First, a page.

* The “Mrs. Burt Reynolds” director’s chair has found a new home. After Reynolds died this summer, Mike Donlan contacted me about the leather chair abandoned by English actress (and former Reynolds spouse) Judy Carne when she left California. He’d inherited it from a relative who’d owned the apartment building where Carne lived and now no longer had a use for it.
A Lincoln movie buff paid $400 and Donlan donated the money to four of his favorite organizations: The Lincoln Community Playhouse Penguin Project, Center for People in Need, Madonna Rehabilitation Hospital and the Lincoln Pregnancy Center.
* Readers helped deliver the holidays for the paper carrier who took a route to pay for his prosthetic leg. It’s been a paying-it-forward festival. I donated $100 from radio host Jack Mitchell’s Random Acts of Christmas fund and kind folks followed suit. Final tally: $1,120. Thank you, Lincoln.
* Mark and Laurie Baker will likely not return to Paradise. The former Lincoln residents escaped the California fire that all but destroyed the town of 27,000, and are considering starting over in Oregon, Laurie Baker said. (She emailed that they thought I should win the “Pullet Surprise” for my column on their lives post-fire. Autocorrect and I hope so, too.)
* A correction from a reader: A photo showing cleanup from the quintessential Nebraska “Hail Marry Wedding” featured in this column in August pointed out we had called a corn cob fork a pitchfork. (It’s all in the number of prongs, people.)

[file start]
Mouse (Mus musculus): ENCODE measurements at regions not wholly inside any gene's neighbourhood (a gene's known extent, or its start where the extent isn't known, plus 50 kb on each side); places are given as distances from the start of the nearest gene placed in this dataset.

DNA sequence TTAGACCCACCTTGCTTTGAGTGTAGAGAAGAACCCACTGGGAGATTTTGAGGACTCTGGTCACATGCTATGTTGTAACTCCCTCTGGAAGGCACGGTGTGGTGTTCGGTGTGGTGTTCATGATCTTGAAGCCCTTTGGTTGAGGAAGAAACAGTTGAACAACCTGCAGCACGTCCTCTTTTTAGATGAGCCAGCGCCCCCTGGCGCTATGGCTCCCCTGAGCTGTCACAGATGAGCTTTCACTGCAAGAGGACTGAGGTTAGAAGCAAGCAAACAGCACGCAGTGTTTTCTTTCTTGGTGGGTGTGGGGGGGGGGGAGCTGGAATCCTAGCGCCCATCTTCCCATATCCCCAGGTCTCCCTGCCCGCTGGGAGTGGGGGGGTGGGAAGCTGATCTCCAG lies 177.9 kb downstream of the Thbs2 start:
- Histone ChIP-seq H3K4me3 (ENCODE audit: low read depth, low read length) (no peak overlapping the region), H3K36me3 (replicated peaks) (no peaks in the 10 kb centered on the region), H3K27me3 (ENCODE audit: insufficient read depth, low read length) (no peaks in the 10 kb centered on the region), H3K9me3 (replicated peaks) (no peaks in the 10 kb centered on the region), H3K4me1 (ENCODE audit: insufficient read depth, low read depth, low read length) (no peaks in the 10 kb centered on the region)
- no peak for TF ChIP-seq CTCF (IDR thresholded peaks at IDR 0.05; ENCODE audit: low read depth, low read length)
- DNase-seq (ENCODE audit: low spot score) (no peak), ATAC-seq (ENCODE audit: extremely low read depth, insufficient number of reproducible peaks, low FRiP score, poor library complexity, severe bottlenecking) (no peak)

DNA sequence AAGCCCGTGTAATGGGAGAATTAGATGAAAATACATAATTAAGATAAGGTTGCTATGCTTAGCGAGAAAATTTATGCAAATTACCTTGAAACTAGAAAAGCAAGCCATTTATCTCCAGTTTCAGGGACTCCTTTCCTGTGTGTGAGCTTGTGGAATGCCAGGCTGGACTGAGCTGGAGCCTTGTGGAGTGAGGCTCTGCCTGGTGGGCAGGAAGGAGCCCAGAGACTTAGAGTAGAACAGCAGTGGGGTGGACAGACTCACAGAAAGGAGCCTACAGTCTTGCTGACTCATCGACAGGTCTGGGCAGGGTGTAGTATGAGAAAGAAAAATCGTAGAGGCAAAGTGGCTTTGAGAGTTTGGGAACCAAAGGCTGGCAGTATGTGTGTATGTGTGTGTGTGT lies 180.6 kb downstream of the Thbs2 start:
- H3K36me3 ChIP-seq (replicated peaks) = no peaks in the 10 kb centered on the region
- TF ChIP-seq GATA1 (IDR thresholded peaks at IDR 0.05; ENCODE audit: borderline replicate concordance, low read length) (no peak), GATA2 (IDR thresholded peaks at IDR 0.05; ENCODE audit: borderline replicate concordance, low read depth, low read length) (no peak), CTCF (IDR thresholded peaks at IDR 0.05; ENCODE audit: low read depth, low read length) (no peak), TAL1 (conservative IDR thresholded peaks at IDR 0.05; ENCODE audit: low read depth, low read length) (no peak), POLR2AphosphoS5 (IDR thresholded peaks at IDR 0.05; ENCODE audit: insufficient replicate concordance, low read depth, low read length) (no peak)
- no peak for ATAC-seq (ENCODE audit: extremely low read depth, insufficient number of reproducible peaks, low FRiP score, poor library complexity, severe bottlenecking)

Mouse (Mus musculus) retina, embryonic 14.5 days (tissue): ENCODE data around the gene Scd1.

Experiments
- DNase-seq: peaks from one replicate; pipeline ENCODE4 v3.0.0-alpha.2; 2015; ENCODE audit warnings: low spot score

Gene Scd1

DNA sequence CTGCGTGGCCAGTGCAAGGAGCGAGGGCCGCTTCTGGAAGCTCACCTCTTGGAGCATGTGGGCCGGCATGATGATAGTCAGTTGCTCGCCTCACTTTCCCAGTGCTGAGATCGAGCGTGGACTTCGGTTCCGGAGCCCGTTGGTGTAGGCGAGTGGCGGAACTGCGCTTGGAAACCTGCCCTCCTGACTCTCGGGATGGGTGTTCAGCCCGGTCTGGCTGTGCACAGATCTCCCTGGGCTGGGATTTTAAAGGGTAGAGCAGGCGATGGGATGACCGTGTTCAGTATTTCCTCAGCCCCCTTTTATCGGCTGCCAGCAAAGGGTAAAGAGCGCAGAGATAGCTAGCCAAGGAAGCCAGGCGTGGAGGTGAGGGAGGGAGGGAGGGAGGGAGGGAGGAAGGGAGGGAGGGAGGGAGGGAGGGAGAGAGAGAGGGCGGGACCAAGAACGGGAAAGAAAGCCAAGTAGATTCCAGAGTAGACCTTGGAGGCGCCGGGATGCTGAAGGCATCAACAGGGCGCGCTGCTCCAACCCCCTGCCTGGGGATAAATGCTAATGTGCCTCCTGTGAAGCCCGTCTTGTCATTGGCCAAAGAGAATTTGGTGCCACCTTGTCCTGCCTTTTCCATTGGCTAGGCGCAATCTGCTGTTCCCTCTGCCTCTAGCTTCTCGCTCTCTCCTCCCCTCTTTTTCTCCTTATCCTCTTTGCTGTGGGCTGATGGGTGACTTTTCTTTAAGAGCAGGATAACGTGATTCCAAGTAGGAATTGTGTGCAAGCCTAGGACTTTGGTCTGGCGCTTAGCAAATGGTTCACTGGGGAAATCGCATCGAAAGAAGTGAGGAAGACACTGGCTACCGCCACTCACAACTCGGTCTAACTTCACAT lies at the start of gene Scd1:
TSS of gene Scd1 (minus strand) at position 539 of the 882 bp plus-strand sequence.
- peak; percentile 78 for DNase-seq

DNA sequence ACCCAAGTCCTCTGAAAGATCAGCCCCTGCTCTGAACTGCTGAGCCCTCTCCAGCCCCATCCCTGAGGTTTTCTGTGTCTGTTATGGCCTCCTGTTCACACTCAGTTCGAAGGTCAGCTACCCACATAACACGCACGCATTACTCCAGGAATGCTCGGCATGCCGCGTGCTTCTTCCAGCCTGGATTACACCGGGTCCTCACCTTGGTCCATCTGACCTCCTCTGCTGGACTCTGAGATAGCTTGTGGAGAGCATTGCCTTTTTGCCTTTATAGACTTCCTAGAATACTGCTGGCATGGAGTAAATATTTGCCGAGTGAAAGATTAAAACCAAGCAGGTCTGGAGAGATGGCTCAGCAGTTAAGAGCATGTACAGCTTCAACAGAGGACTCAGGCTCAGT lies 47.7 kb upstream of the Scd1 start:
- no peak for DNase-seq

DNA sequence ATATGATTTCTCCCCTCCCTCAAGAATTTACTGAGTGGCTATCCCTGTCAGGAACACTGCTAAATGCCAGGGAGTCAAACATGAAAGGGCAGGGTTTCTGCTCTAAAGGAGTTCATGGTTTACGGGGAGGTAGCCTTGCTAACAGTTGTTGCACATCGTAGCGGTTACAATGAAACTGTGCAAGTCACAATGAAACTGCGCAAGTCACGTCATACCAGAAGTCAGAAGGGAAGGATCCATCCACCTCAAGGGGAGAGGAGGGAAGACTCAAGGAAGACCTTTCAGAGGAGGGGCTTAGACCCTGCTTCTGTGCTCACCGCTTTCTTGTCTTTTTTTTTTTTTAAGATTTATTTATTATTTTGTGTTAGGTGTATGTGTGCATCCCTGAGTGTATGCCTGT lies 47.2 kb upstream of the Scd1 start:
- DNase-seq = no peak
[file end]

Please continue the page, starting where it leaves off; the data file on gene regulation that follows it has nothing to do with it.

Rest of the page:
* A reader who called himself “one of those dunderheads that ... tries to blow up the sky on the Fourth,” had an idea for mitigating some of the suffering that fireworks cause soldiers with PTSD, such as Stuart Mason, featured in my summer column: “A yard ‘banner’ could gently remind people that a real live soldier lives here, and he/she hears those fireworks differently than you do.”
* The Pie Guys are still traveling the state sampling pie. The three buddies have judged pie in 34 counties and counting, Joe Coleman said. “We hit Howard, Sherman, Valley, Garfield, Wheeler, Greeley, Holt, Rock, Brown, Cherry, Keya Paha and Boyd since we talked last.” They also judged the Cass County Fair pies — “where your article was prominently placed” — and hope to put down their pie-eating forks by the end of 2019.
* What else? The Bone Creek Gallery of Agrarian Art in David City has a 10th Anniversary Retrospective up now and a pottery exhibit coming in late February. (Cole Sartore, who curated the widely attended "Worthy Rivals: Dale Nichols and Terence Duren" exhibit last year, is busy with his own gallery, Lincoln Art Company, and a March show featuring work from both artists.)
* Chinese English student Ling He and her team competed in the Lincoln Literacy Center’s Annual Scrabble Tournament, as a November column promised. “We got second-to-last,” she said. “However, we got a lot of fun.” (And, watch out, they’ll be back next year.)
* I made my first visit to Copal Progressive Mexican Restaurant after writing about its owner’s free throw-shooting prowess, and I can recommend Rebeca Lopez’s eatery at 48th Street and Pioneers Boulevard.
* Beto O’Rourke did not win a seat in the Senate, despite the presence of his yard signs in the (402). Nate Raun’s spirit lives on 20 years after he died. Lucas Hedges scored a best actor nomination for “Boy Erased,” which includes a scene from the life of Lincoln’s Aaron Aupperle. Rita Weeks, the doll clothes-sewing grandmother, got a lot of love (and offers of doll clothes) for her work honoring a little girl’s memory and her grandson's life.
* And several readers have already recommended books for my 2019 list. Among them: “Wonderstruck,” by Brian Selznick, “Heartland,” by Sarah Smarsh, and “Barracoon,” by Zora Neale Houston.
Grateful to you all for tagging along another year. Onward and upward, my friends.